2011 Atherton bagpipe in African blackwood. Elephant ivory projecting mounts, underbushes, hemp stops, and mouthpiece. 1903 pattern sterling silver. Atherton pipe chanter. All parts precision threaded.
Archaeological digs have unearthed early civilized man wearing mammoth ivory jewelry. One can only imagine the intensive labor and arcane techniques used to fashion an ivory bead with stone tools. Experts estimate that a set of ivory bracelets found at these digs could take thousands of hours to complete. The allure of ivory, it seems, is universal and timeless.
The history of the rise and decline of the ivory trade is fascinating. As a craftsman and instrument maker I enjoy the in-depth study of the materials used currently and historically in my trade. Knowing every detail of the materials I use ultimately leads to making a better instrument, and to preserving the already great ones. I'm fortunate to be able to have made pipes from the same materials used 150-200 years ago. My pipes have included cocus, ebony, elephant ivory, narwhal ivory -- materials that in the near future will be exceedingly rare, and in some cases, not available at all.
The tusk used for the instrument shown below shows beautiful Schreger patterning (named after Bernhard Schreger). The intense cross-hatched lines are the result of odontoblasts (special cells) laying down layer over layer of collagen, from the outside-in, that form the tusk. In the images below, the cross-sectional tusk displays the growth rings also known as Lines of Owen. Each ring represents 5-7 years of growth. The color, richness, and density of the ivory is genetic, meaning that one thousand tusks will yield one thousand different shades and patterns of ivory.
African ivory is superior to Asian ivory for depth of color, richness, and intense Schreger patterning. Asian ivory is whiter, more opaque, and has a general appearance that is inferior to the African variety and eschewed by the expert. Asian ivory can be found on bagpipes of dubious origin and provenance from the post WWII era -- I'll refrain from mentioning specific makers.
In an 1893 interview with Duncan MacDougall published in the People's Journal-- MacDougall is asked about his source of ivory. Duncan's response is "In Dundee-- I come down when the whalers come in. It's the sea ivory I use; the horns of the walrus, the husks of the sea lion, and the blade of the swordfish…Here is a whole set of drones and chanters made out of a huge narwhal horn."
This is an interesting statement considering that most of Duncan's surviving sets are mounted in elephant ivory, as evidenced by the Schreger patterning.
Walrus ivory has a unique appearance due to having both primary and secondary dentin. Narwhal, too, is unmistakable in appearance. Once you've seen it on a set of pipes it would never be misidentified as any other type of ivory. While his sets with sea ivory are around they seem to be curiously in the minority.
As beautiful as narwhal or other sea ivories may be, none of them were ever as coveted or prized as elephant ivory. Interestingly, the 1890s saw elephant ivory double in price in response to an explosion in worldwide demand. Perhaps sea ivory was an acceptable alternative. The godowns (warehouses) of London at this time held massive amounts of elephant ivory but only the odd barrel of narwhal and mammoth ivory.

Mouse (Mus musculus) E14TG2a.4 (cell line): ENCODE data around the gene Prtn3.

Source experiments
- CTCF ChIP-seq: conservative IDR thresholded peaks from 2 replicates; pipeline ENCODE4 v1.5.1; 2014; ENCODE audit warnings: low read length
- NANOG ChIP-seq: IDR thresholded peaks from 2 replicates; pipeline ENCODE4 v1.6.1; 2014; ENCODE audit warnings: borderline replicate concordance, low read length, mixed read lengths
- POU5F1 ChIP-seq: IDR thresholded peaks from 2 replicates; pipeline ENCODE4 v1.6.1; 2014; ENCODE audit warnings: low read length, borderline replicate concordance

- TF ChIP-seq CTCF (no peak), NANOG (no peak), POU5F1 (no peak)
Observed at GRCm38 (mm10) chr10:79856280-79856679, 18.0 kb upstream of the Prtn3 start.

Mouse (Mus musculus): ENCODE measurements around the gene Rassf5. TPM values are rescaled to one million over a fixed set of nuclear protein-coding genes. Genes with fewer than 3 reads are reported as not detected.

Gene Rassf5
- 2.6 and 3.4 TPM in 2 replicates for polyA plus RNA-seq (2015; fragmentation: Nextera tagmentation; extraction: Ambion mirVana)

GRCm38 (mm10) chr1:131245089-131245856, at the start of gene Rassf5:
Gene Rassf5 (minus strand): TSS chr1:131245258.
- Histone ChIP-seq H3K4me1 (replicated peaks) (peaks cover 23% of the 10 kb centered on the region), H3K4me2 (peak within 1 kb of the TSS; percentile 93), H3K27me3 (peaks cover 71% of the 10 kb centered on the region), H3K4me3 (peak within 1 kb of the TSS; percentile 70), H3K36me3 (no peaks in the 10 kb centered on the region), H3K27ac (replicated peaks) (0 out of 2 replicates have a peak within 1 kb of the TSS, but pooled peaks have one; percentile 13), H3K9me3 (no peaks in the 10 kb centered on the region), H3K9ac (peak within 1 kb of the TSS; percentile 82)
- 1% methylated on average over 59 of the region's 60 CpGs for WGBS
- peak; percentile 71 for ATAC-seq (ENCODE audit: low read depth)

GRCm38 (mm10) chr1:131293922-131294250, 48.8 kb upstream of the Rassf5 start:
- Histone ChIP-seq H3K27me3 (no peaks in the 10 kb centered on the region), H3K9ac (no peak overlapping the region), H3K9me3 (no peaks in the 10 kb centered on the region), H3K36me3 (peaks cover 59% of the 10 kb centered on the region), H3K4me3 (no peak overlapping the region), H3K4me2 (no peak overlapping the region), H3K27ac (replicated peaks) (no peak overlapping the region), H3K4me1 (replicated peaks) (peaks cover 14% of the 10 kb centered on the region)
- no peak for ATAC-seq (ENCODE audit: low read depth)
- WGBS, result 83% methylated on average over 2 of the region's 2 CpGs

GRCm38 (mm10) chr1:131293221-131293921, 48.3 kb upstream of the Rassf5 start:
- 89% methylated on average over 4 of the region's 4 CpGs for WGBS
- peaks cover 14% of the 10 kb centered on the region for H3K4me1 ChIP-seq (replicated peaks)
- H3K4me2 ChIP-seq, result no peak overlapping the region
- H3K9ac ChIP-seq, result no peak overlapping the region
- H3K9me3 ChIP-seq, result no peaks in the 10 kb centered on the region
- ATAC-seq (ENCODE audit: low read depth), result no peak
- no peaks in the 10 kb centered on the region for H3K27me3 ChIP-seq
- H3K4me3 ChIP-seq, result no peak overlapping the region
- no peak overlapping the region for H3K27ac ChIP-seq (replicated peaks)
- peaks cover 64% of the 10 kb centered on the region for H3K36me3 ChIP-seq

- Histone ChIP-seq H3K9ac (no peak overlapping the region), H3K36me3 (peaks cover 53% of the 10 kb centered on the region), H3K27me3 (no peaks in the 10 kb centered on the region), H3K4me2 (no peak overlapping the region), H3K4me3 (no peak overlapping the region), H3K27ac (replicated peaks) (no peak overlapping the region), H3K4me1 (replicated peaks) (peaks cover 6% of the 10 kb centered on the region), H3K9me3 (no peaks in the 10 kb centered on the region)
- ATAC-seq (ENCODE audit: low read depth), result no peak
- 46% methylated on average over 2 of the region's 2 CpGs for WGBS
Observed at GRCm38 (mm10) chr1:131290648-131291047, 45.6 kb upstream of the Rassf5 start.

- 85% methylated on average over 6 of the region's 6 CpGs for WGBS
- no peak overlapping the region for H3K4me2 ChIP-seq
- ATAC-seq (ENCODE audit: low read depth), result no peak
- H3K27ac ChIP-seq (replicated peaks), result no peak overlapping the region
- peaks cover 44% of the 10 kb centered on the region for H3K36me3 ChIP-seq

Ivory had long been used for musical instruments-- guitars, violins, bagpipes -- but it would be the veneered ivory keys of the piano that would create an insatiable demand for the material. At its peak, the piano key industry (Ivoryton, Connecticut) was using two hundred tons of ivory annually.
When sold in bulk on the world market, African ivory was graded according to its origin and quality. The best of the best was the 'soft ivory' that came from herds on the east coast.
The west coast herds yielded 'hard ivory' but turners, carvers and other end-users preferred the soft variety. Exotic names like Bagatelle and Scrivello were used to describe a specific style of tusk. Bagatelles were the smaller tusks, a Cutch was a larger tusk generally around 40 pounds.
The most prized tusks were the Scrivelloes. These tusks fetched a premium price because they were the perfect size for making billiard balls. Scrivelloes are also the perfect size for making bagpipe projecting mounts. The tusks come from the females and are straighter with less of a radius and a straighter nerve channel.
Pipe makers have historically made their projecting mounts with symmetrical Schreger lines on each side of the mount. Achieving this aesthetic goal is not guaranteed by using 'any old tusk' -- a very specific size of tusk must be used -- the Scrivello. Smaller tusks lack the intense Schreger patterning, larger tusks have the patterning at a diameter too great to be seen on a finished projecting mount.
This size of tusk is still available today (though rare) and this is what I use on my new instruments -- I do not use recycled or so-called reclaimed ivory.